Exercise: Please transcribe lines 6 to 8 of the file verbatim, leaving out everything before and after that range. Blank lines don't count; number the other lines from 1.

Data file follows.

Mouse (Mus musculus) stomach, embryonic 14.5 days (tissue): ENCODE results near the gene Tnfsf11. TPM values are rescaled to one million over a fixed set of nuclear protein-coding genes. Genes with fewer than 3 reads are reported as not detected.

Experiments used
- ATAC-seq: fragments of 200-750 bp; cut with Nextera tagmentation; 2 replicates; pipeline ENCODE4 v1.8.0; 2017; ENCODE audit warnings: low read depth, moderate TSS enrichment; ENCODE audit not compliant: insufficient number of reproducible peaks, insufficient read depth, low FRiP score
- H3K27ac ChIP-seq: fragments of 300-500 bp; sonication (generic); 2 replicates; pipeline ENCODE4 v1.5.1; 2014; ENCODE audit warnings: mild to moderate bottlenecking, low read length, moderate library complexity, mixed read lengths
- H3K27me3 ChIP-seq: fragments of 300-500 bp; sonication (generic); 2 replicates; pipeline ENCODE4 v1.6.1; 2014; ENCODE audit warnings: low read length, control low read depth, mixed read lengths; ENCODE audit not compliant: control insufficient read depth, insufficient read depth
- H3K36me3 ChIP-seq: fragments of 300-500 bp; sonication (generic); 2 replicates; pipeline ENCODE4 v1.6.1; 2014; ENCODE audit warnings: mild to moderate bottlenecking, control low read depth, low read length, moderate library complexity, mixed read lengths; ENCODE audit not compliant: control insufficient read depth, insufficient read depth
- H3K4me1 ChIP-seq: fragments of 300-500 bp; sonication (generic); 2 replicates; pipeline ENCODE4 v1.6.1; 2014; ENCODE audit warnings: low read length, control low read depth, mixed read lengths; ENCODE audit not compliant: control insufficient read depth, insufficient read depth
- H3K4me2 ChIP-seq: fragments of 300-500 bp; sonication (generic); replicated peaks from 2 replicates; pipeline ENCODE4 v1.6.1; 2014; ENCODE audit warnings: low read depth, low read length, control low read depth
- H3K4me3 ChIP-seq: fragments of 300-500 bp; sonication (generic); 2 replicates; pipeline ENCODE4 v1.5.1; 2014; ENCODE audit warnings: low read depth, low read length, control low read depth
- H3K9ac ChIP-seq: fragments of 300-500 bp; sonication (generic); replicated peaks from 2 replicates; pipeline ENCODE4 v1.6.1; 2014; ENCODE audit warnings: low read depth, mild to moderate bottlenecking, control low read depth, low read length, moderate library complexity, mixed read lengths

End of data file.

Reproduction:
- H3K36me3 ChIP-seq: fragments of 300-500 bp; sonication (generic); 2 replicates; pipeline ENCODE4 v1.6.1; 2014; ENCODE audit warnings: mild to moderate bottlenecking, control low read depth, low read length, moderate library complexity, mixed read lengths; ENCODE audit not compliant: control insufficient read depth, insufficient read depth
- H3K4me1 ChIP-seq: fragments of 300-500 bp; sonication (generic); 2 replicates; pipeline ENCODE4 v1.6.1; 2014; ENCODE audit warnings: low read length, control low read depth, mixed read lengths; ENCODE audit not compliant: control insufficient read depth, insufficient read depth
- H3K4me2 ChIP-seq: fragments of 300-500 bp; sonication (generic); replicated peaks from 2 replicates; pipeline ENCODE4 v1.6.1; 2014; ENCODE audit warnings: low read depth, low read length, control low read depth